Saturday, May 26, 2007

Father Cantalamessa on Pentecost

Father Cantalamessa on Pentecost

Pontifical Household Preacher Comments on Sunday's Readings

ROME, MAY 25, 2007 ( Here is a translation of a commentary by the Pontifical Household preacher, Capuchin Father Raniero Cantalamessa, on the readings from this Sunday's liturgy.

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Send Forth Your Spirit and They Shall be Created

Pentecost Sunday
Acts 2:1-11; 1 Corinthians 12:3b-7, 12-13; John 20:19-23

The Gospel presents Jesus, who in the cenacle on Easter evening, "breathed on them and said: 'Receive the Holy Spirit.'" This breathing of Jesus recalls God's action who, in the creation, "formed man out of the clay of the ground and blew into his nostrils the breath of life, and so man became a living being" (cf. Genesis 2:7). With his gesture Jesus indicates that the Holy Spirit is the divine breath that gives life to the new creation as he gave life to the first creation. The responsorial psalm highlights this theme: "Send forth your Spirit, and they shall be created, and you shall renew the face of the earth."

Proclaiming that the Holy Spirit is Creator means saying that his sphere of action is not restricted to the Church, but extends to the entire creation. No place and no time is without his active presence. He acts in and out of the Bible; he acts before Christ, during the time of Christ, and after Christ, even if he never acts apart from Christ. "All truth, by whomever it is spoken," Thomas Aquinas has written, "comes from the Holy Spirit." The action of the Spirit of Christ outside the Church is not the same as his action in the Church and in the sacraments. Outside he acts by his power; in the Church he acts by his presence, in person.

The most important thing about the creative power of the Holy Spirit is not, however, to understand it and explain its implications, but to experience it. But what does it mean to experience the Spirit as Creator? To understand it, let us take the creation account as our point of departure. "In the beginning, when God created the heavens and the earth, the earth was a formless wasteland, and darkness covered the abyss, and the Spirit of the Lord brooded over the waters" (Genesis 1:1-2). We conclude from this that the universe already existed in the moment when the Spirit intervened, but it was formless and dark, chaos. It is after his action that the creation assumes precise contours; light is separated from darkness, dry land from the sea, and everything takes on a definite shape.

Thus, it is the Holy Spirit who transforms the creation from chaos into cosmos, who makes it something beautiful, ordered, polished ("cosmos" comes from the same root as "cosmetic" and it means beautiful!), he makes a "world," in the double sense of this word. Science teaches us today that this process went on for billions of years, but the Bible -- with its simple and image-filled language -- wants to tell us that the slow evolution toward life and the present order of the world did not happen by chance, following blind material impulses. It followed, rather, a project that the Creator inserted in it from the beginning.

God's creative action is not limited to the initial instant; he is always in the act of creating. Applied to the Holy Spirit, this means that he is always the one who transforms chaos into cosmos, that is, he makes order out of disorder, harmony out of confusion, beauty out of deformity, youth out of age. This occurs on all levels: in the macrocosm as in the microcosm, that is, in the whole universe as in the individual person.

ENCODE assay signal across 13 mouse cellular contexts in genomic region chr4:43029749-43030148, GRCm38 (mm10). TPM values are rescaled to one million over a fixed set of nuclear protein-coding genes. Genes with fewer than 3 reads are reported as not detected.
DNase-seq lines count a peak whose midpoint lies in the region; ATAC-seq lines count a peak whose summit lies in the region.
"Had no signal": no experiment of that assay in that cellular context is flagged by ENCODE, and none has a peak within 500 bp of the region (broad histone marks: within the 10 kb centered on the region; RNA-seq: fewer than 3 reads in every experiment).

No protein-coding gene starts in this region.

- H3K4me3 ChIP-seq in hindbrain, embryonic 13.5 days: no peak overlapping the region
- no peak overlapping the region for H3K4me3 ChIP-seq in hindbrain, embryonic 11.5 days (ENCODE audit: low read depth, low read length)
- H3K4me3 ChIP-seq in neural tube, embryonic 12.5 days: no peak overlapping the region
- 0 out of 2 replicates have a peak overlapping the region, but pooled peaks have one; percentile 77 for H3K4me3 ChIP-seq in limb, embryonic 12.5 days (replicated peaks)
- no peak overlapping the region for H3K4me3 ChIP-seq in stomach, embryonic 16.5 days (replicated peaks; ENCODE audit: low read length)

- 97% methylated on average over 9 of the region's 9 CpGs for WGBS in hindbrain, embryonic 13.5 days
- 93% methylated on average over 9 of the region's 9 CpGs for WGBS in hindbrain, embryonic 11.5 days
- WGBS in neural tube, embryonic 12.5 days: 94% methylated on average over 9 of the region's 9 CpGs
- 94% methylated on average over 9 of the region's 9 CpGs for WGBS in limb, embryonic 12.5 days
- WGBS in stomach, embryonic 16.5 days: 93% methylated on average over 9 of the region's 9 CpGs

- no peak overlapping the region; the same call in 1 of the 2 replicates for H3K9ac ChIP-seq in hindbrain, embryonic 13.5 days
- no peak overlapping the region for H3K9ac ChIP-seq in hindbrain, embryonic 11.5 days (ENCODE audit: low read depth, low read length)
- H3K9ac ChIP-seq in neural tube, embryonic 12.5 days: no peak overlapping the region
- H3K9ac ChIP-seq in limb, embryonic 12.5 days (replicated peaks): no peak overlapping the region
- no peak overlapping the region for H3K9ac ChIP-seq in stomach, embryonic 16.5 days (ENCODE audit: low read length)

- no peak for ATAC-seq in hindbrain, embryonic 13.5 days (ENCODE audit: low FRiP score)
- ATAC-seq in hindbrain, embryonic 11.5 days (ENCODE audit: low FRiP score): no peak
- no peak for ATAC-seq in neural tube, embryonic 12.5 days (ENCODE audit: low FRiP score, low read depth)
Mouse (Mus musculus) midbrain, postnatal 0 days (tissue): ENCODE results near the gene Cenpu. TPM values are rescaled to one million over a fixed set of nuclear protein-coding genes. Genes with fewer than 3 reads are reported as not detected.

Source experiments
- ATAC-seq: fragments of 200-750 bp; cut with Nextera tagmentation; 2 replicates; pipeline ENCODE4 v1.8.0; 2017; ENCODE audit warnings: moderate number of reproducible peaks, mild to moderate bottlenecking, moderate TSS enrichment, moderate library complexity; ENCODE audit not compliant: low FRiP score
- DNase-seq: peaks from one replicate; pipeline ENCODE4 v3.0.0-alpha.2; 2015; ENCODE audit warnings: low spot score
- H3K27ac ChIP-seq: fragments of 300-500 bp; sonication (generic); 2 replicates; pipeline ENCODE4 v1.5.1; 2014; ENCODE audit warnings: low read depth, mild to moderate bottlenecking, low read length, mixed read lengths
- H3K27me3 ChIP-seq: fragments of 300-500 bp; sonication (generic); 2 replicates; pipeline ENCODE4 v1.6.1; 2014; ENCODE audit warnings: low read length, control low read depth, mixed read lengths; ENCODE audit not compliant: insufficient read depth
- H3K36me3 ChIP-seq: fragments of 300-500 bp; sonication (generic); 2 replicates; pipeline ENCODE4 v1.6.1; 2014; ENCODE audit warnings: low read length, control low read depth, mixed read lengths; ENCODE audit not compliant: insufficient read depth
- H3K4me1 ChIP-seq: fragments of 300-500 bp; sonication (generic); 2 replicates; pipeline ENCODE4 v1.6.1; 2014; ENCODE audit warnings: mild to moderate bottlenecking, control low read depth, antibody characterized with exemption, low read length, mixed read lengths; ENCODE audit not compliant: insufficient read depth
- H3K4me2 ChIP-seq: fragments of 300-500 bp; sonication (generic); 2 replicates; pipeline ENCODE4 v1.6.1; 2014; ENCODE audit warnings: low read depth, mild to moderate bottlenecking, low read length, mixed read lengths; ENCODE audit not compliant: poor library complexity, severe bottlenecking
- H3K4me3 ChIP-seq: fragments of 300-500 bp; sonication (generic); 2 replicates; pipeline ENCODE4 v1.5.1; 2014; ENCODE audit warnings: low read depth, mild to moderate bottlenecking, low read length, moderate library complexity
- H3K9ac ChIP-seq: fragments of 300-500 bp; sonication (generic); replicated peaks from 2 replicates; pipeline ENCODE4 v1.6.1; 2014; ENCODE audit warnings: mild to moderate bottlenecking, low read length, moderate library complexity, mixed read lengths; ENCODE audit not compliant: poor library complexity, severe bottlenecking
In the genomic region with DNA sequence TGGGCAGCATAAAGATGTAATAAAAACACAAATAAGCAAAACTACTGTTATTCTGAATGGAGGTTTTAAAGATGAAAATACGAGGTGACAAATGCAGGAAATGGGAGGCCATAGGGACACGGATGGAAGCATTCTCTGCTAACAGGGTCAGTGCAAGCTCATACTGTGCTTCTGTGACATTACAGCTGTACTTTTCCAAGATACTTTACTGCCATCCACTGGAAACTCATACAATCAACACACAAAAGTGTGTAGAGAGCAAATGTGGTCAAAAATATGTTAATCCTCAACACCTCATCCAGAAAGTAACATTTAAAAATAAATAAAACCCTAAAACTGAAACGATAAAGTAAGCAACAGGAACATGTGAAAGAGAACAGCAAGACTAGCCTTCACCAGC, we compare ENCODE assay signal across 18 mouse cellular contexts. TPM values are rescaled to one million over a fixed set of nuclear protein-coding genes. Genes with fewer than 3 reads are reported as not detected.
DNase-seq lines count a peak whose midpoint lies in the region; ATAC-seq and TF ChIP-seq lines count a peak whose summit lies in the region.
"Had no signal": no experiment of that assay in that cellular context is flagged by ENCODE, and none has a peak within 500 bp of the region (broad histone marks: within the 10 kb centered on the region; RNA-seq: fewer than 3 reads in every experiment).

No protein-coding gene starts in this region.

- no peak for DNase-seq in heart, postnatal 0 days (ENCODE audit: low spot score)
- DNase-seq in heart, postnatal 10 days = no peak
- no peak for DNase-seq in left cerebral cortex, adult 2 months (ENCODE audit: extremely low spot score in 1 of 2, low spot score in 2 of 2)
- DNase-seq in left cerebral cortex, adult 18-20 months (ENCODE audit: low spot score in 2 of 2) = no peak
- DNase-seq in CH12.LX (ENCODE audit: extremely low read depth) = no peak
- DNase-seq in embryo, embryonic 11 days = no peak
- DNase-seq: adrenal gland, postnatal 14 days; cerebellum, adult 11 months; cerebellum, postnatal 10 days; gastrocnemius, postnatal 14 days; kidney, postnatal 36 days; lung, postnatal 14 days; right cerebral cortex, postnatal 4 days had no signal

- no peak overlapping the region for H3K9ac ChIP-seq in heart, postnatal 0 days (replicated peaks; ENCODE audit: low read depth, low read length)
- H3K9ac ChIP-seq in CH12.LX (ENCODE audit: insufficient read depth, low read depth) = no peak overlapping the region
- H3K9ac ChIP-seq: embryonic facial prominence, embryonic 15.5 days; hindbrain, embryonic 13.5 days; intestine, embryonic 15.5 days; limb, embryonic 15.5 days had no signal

We must believe that, despite appearances, the Holy Spirit is working in the world and makes it progress. How many new discoveries, not only in the study of nature but also in the field of morality and social life! A text of Vatican II says that the Holy Spirit is at work in the evolution of the social order of the world ("Gaudium et Spes," 26). It is not only evil that grows but good does too, with the difference being that evil eliminates itself, ends with itself, while the good accumulates itself, remains. Certainly there is much chaos around us: moral, political, and social chaos. The world still has great need of the Spirit of God. For this reason we must not tire in invoking him with the words of the Psalm: "Send forth your Spirit, Lord, and renew the face of the earth!"

Historian Reflects on War and Valor

Historian Reflects On War and Valor And a Son's Death

Andrew Bacevich Opposed Iraq Conflict but, in Grief, He Still Believes in Serving

WALPOLE, Mass. -- In late 2004, with the Iraq war raging, Andrew Bacevich's son told him that he was joining the Army.

Mr. Bacevich's son didn't fit the profile of a typical soldier. First Lt. Andrew Bacevich spent his teenage years in affluent Boston and Washington, D.C., suburbs. His father was a professor at Boston University and a prominent conservative critic of the war, writing in some of the country's largest newspapers that the pre-emptive conflict was immoral, unnecessary and almost certain to lead to defeat.

But the father was also a retired colonel and Vietnam veteran. He had argued that it was essential that the children of America's lawmakers, professors, journalists and lawyers serve in the defense of the nation. Too often, the affluent and well-educated treat national defense as a job they can contract out to the same people who bused their tables and mowed their lawns, he wrote in his 2005 book "The New American Militarism." That made it too easy for the president to take the nation to war in the first place, and left too few people willing to hold the commander in chief accountable when things went awry, he warned.